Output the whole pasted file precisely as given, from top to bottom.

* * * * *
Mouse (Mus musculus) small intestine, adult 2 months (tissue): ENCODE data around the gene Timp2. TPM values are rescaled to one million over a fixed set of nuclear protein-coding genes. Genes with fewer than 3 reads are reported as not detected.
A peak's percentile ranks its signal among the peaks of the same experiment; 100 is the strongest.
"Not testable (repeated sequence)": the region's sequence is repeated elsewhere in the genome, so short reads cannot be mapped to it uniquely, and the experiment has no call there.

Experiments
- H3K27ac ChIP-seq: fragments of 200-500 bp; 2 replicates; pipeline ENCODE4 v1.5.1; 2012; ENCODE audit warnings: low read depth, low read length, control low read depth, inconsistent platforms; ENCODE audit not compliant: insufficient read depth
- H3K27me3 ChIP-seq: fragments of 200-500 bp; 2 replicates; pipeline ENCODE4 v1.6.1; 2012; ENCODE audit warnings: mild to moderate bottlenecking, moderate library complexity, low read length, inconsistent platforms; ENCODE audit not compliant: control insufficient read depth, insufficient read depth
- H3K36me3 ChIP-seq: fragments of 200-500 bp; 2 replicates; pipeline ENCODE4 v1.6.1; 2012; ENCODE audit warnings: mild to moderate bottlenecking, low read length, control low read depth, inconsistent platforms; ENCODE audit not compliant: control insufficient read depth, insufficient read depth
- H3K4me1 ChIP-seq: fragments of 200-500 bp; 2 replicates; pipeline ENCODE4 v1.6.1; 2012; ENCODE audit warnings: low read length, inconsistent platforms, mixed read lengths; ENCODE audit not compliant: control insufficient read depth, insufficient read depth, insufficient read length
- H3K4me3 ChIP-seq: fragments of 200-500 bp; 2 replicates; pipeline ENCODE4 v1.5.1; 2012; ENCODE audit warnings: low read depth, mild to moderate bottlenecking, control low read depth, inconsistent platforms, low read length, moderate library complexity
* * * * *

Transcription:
Mouse (Mus musculus) small intestine, adult 2 months (tissue): ENCODE data around the gene Timp2. TPM values are rescaled to one million over a fixed set of nuclear protein-coding genes. Genes with fewer than 3 reads are reported as not detected.
A peak's percentile ranks its signal among the peaks of the same experiment; 100 is the strongest.
"Not testable (repeated sequence)": the region's sequence is repeated elsewhere in the genome, so short reads cannot be mapped to it uniquely, and the experiment has no call there.

Experiments
- H3K27ac ChIP-seq: fragments of 200-500 bp; 2 replicates; pipeline ENCODE4 v1.5.1; 2012; ENCODE audit warnings: low read depth, low read length, control low read depth, inconsistent platforms; ENCODE audit not compliant: insufficient read depth
- H3K27me3 ChIP-seq: fragments of 200-500 bp; 2 replicates; pipeline ENCODE4 v1.6.1; 2012; ENCODE audit warnings: mild to moderate bottlenecking, moderate library complexity, low read length, inconsistent platforms; ENCODE audit not compliant: control insufficient read depth, insufficient read depth
- H3K36me3 ChIP-seq: fragments of 200-500 bp; 2 replicates; pipeline ENCODE4 v1.6.1; 2012; ENCODE audit warnings: mild to moderate bottlenecking, low read length, control low read depth, inconsistent platforms; ENCODE audit not compliant: control insufficient read depth, insufficient read depth
- H3K4me1 ChIP-seq: fragments of 200-500 bp; 2 replicates; pipeline ENCODE4 v1.6.1; 2012; ENCODE audit warnings: low read length, inconsistent platforms, mixed read lengths; ENCODE audit not compliant: control insufficient read depth, insufficient read depth, insufficient read length
- H3K4me3 ChIP-seq: fragments of 200-500 bp; 2 replicates; pipeline ENCODE4 v1.5.1; 2012; ENCODE audit warnings: low read depth, mild to moderate bottlenecking, control low read depth, inconsistent platforms, low read length, moderate library complexity